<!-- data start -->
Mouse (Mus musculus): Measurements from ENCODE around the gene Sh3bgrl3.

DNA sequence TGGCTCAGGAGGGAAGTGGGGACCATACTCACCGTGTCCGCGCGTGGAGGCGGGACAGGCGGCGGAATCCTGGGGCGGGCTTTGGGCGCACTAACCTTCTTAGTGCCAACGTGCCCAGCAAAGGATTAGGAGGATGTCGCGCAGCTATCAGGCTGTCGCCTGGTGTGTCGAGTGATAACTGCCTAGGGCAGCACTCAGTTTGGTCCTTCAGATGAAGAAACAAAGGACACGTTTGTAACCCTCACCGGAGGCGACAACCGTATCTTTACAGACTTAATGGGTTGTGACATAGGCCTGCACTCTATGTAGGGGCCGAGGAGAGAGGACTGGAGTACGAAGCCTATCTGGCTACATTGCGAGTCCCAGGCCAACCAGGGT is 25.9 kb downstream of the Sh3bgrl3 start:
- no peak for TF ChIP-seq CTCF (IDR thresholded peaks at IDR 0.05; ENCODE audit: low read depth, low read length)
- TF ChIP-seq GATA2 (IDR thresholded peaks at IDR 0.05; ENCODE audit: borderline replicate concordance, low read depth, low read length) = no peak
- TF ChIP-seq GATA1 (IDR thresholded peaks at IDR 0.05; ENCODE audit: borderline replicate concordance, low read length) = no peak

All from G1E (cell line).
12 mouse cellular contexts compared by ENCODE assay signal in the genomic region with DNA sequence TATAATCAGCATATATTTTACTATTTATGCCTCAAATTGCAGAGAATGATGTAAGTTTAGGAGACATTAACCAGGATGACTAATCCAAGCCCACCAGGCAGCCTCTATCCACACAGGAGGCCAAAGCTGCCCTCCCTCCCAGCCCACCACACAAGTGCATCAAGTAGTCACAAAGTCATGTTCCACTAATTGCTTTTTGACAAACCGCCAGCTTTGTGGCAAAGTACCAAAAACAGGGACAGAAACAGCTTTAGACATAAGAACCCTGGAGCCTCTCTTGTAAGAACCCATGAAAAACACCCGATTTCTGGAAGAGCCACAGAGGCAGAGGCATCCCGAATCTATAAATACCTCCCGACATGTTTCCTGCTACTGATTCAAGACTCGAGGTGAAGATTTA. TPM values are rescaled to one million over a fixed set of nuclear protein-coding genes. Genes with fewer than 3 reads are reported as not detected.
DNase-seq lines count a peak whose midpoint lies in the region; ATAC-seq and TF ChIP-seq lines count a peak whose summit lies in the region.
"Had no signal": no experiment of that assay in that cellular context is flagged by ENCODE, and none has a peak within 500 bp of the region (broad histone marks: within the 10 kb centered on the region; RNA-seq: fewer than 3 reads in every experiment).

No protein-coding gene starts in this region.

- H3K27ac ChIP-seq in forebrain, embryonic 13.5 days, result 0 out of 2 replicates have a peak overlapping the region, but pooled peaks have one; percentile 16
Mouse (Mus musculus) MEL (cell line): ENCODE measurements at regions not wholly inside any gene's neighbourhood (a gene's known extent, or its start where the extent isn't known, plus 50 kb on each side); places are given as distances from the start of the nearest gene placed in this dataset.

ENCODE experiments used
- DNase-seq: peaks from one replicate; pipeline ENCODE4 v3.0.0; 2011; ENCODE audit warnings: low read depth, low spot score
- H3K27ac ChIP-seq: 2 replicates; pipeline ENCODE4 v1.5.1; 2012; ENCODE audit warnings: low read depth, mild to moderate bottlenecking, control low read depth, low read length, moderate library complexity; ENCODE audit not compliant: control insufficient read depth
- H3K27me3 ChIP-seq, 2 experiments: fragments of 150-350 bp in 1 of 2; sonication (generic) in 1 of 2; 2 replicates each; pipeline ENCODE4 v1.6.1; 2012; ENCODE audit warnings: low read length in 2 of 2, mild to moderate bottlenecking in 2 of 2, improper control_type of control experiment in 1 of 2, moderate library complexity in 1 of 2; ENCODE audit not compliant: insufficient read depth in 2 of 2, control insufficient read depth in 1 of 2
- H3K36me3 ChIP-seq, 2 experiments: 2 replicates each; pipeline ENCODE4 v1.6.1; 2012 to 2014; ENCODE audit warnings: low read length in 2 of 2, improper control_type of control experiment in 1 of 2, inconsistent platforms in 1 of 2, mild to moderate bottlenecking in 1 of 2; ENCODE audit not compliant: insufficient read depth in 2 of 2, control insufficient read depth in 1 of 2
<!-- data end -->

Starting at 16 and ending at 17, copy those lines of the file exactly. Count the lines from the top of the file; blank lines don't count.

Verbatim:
- H3K27me3 ChIP-seq, 2 experiments: fragments of 150-350 bp in 1 of 2; sonication (generic) in 1 of 2; 2 replicates each; pipeline ENCODE4 v1.6.1; 2012; ENCODE audit warnings: low read length in 2 of 2, mild to moderate bottlenecking in 2 of 2, improper control_type of control experiment in 1 of 2, moderate library complexity in 1 of 2; ENCODE audit not compliant: insufficient read depth in 2 of 2, control insufficient read depth in 1 of 2
- H3K36me3 ChIP-seq, 2 experiments: 2 replicates each; pipeline ENCODE4 v1.6.1; 2012 to 2014; ENCODE audit warnings: low read length in 2 of 2, improper control_type of control experiment in 1 of 2, inconsistent platforms in 1 of 2, mild to moderate bottlenecking in 1 of 2; ENCODE audit not compliant: insufficient read depth in 2 of 2, control insufficient read depth in 1 of 2